Glass explores the bright realm of nonconformist art

Glass Man takes a look at art that is often dismissed as unsophisticated because it doesn’t conform to artistic norms

It’s likely that when you were taught art at school you were told that the more realistic the apple looked, the better the drawing of the apple was. The goal was to be able to represent objects and people in the most accurate way possible, using shading, line, colour and perspective to represent things exactly. The best artist in your class could draw a near-perfect portrait of the teacher while their parents’ friends paid them to draw their pets.

Therefore, ‘good’ art is realistic, accurate and looks exactly like what it is representing. ‘Bad’ art is confusing, messy, doesn’t accurately represent something  and uses the ‘wrong’ colours and scale. By this metric, Picasso’s portraits are ‘bad’; only hyper-realism is ‘good’.

Of course, we don’t believe that and ascribe value to artworks for other things (including the name scribbled in the corner).  But we have also evolved over centuries with the artists to understand that art is often not just representing, or presenting, the physical reality but also the emotional, the spiritual and the psychological. How do you represent sadness on a canvas? How do you integrate politics and speech into a painting?

Mark Rothko, Untitled (Red, Orange), 1968. © 1998 Kate Rothko Prizel & Christopher Rothko / Bildrecht, Vienna, 2019. Photo © Robert Bayer / Fondation Beyeler, Riehen / Basel, Sammlung Beyeler

I was recently at the Centre Pompidou in Paris, an extraordinary building which has somehow managed to remain modern despite being nearly 50 years old. The galleries hold an extraordinary collection of contemporary art, including works by Mark Rothko, who is just the man I want to talk about. Rothko, born in Russia in 1903, was a Jewish immigrant raised in the US who began his career as an artist in 1920s New York.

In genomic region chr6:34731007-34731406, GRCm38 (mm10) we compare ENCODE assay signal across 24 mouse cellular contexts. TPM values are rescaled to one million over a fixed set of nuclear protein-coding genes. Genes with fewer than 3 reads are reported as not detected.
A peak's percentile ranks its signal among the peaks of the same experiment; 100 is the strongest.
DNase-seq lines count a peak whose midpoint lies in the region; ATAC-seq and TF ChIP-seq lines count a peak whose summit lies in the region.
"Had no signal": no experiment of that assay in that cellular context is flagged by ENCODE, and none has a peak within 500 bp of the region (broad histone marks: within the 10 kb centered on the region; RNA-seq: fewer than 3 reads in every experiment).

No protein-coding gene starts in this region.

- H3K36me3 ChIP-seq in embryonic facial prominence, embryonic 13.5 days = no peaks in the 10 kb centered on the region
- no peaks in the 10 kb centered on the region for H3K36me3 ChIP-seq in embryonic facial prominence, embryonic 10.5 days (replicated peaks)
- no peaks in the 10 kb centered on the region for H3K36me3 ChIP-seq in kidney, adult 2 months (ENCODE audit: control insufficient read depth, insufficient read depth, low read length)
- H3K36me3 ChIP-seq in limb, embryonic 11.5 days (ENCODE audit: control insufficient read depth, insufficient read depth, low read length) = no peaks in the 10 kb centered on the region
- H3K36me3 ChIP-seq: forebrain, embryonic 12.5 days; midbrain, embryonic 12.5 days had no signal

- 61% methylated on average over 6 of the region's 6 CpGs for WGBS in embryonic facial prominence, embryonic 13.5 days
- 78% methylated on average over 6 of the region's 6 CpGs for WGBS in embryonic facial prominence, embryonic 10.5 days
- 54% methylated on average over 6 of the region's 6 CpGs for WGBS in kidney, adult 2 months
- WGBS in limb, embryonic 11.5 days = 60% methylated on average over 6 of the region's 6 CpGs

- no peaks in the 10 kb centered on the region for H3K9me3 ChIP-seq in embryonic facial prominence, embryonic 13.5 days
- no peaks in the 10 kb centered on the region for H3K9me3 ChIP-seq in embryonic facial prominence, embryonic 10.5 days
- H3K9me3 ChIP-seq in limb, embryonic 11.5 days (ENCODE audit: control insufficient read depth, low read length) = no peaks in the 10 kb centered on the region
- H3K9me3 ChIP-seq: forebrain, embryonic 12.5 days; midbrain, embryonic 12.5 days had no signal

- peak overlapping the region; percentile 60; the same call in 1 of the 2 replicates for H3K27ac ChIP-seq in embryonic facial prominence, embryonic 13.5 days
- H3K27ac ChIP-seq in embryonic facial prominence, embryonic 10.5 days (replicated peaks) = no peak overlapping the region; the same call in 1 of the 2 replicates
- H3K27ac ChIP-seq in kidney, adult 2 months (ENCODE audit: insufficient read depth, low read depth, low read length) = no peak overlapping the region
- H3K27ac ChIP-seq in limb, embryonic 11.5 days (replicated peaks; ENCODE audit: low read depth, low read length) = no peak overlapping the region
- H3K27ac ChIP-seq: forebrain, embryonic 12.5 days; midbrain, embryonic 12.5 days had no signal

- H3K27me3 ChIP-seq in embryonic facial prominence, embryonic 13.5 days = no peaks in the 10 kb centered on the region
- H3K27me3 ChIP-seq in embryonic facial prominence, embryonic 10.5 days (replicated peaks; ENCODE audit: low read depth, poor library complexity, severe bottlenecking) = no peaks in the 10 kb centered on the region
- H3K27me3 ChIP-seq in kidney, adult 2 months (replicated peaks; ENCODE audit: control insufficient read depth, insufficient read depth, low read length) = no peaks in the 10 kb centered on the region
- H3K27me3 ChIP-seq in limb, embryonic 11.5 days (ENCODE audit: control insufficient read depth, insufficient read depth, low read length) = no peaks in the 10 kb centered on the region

His style migrated from surrealism to abstract expressionism, and in the 1940s, he began a collection of works for which he is now most famous: the colour field paintings. These huge rectangles of colours are abstract, meaning they aren’t intended to accurately represent people or landscapes but to evoke emotional responses from the viewer.

The scale of the work was very intentional – the 15ft high canvases took up the viewer’s entire field of vision, immersing them in the painting itself.  The colours, sometimes similar so that they could be blended seamlessly with one another, were selected to specifically represent awe, ecstasy or sorrow.

When you approach art by considering what tangible object or setting it might represent, then  (like my boyfriend at Centre Pompidou faced with a Rothko) you will be confused, unimpressed and bemused by the vast majority of contemporary art. To begin seeing art as a way to represent the intangible is to honour the minds and processes of artists who are ultimately looking to communicate complex ideas, experiences and emotions to a viewer.

Euan Roberts' work - courtesy of, and available at, Reem GalleryEuan Roberts’ work – courtesy of, and available at, Reem Gallery

Representing the intangible is one way that art strays from the realistic depiction of things. Another way (and one which is nice and divisive) is artwork described as “faux naïf”, meaning affectingly childlike or artfully simple (according to the Merriam-Webster dictionary).

Not to be confused with naïve art (when the artist has no formal training or teaching), faux-naif is when an artist (trained or taught in art, to an extent) emulates the primitive aesthetic with a very flat style and a lack of accurate perspective. In the 20th century, artists like José Rodrigues Fuster and Paul Klee began to simplify people and places in their work to return to a more primal mode of presentation. Klee was particularly inspired by the clarity in communication that visual works by children and people with mental illness had.